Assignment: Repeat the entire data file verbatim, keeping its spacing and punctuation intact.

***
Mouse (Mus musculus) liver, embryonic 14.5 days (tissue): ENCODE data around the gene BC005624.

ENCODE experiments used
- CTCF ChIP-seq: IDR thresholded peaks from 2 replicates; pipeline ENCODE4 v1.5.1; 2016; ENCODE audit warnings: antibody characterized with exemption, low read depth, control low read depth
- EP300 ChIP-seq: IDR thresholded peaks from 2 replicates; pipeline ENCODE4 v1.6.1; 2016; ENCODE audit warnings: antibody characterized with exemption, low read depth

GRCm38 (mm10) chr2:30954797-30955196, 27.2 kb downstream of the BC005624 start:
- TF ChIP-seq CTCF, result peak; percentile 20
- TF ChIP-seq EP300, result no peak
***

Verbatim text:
Mouse (Mus musculus) liver, embryonic 14.5 days (tissue): ENCODE data around the gene BC005624.

ENCODE experiments used
- CTCF ChIP-seq: IDR thresholded peaks from 2 replicates; pipeline ENCODE4 v1.5.1; 2016; ENCODE audit warnings: antibody characterized with exemption, low read depth, control low read depth
- EP300 ChIP-seq: IDR thresholded peaks from 2 replicates; pipeline ENCODE4 v1.6.1; 2016; ENCODE audit warnings: antibody characterized with exemption, low read depth

GRCm38 (mm10) chr2:30954797-30955196, 27.2 kb downstream of the BC005624 start:
- TF ChIP-seq CTCF, result peak; percentile 20
- TF ChIP-seq EP300, result no peak